Public defence: Jennifer Muderedzi
Mphil Jennifer Muderedzi at Institute of Clinical Medicine will be defending the thesis “Vulnerable groups and structural violence; case of the Tonga people of Binga in Zimbabwe: Coping of families with disabled children” for the degree of PhD (Philosophiae Doctor).
Trial Lecture – time and place
See Trial Lecture.
- First opponent: Professor Theresa Lorenzo, Department of Health and Rehabilitation Sciences, University of Cape Town
- Second opponent: Associate Professor Hisayo Katsui, Department of Social and Public Policy, University of Helsinki
- Third member and chair of the evaluation committee: Associate Professor Heidi Fjeld, Faculty of Medicine, University of Oslo
Chair of the Defence
Associate Professor Arne Stray-Pedersen, Faculty of Medicine, University of Oslo
Professor Emeritus Babill Stray-Pedersen†, Faculty of Medicine, University of Oslo
The aim of the thesis was to explore the interrelationships of structural violence among disability, poverty, HIV/AIDS and social suffering in anticipation of generating evidence based knowledge to develop strategies towards poverty alleviation and social inclusion. Data collection methods included in-depth interviews, participant observation, focus group discussions and secondary data.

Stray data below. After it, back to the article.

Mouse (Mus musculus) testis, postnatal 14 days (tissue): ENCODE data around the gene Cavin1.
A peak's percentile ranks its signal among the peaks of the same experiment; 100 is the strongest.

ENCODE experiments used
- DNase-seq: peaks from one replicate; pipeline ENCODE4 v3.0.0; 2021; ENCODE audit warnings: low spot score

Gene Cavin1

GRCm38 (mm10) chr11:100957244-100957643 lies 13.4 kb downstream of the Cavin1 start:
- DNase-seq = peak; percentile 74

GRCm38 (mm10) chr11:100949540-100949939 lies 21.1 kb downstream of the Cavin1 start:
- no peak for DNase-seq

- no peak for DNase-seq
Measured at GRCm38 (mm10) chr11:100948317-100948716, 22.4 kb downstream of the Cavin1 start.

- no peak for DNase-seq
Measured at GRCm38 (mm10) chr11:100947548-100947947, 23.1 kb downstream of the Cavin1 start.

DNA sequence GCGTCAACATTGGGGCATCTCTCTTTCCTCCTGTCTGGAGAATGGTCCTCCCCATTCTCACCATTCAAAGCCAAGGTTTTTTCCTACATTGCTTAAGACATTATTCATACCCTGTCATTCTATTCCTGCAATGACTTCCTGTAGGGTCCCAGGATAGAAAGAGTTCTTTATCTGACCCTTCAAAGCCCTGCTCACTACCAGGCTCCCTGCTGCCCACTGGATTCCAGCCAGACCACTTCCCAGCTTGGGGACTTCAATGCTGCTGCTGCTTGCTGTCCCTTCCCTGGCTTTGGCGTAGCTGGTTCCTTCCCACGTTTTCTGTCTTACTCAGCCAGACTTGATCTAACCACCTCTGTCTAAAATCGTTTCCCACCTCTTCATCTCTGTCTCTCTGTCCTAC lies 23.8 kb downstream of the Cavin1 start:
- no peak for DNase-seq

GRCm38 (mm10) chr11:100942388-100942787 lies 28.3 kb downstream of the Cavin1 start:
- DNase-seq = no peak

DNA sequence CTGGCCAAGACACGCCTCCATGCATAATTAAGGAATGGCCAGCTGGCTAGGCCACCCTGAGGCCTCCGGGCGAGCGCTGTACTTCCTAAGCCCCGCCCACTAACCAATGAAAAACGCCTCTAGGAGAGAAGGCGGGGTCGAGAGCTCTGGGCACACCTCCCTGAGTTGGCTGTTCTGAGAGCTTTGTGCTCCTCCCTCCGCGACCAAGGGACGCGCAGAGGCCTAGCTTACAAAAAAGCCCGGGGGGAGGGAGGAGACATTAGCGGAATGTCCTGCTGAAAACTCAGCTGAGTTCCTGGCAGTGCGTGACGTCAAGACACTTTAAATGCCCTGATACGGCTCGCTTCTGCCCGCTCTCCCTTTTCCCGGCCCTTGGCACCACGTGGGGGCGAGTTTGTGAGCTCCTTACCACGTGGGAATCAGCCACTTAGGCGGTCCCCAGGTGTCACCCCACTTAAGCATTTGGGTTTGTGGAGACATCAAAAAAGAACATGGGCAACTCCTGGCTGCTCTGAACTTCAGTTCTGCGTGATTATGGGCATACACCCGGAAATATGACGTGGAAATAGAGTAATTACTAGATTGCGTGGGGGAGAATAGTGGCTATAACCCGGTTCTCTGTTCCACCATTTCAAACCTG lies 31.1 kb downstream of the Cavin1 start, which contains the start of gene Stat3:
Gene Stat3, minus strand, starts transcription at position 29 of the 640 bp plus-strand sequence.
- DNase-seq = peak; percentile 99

The notion that ‘disability causes poverty and vice-versa’ has now moved a step further with evidence indicating the presence of links between disability, poverty and health. In the case of the Tonga of Binga, structural violence was the link perpetuated mainly by politics, socio-economic, the environment and other factors.
Structural violence in the form of exclusion and discrimination by the government was noted as the mechanism underlying the link between disability, poverty and health. Structural violence harmed and disadvantaged poor and vulnerable Tonga communities and especially disabled children. Deliberate and planned actions such as food aid withdrawal, lack of healthcare, education, livelihoods, water and sanitation, poor living conditions, poor socio-economic status and lack of development to the district caused extreme social suffering. Structural violence took away the informants’ capability to pursue and achieve well-being of their families and disabled children.
In conclusion, the interrelationships of structural violence among disability, poverty, HIV/AIDS and social suffering calls for strategies towards poverty alleviation and inclusion. The human rights-based approach to development should be implemented as it strengthens the capacity of the government to respect, protect and fulfil its human rights obligation for the families with disabled children to realise their human rights.
Contact the research support staff.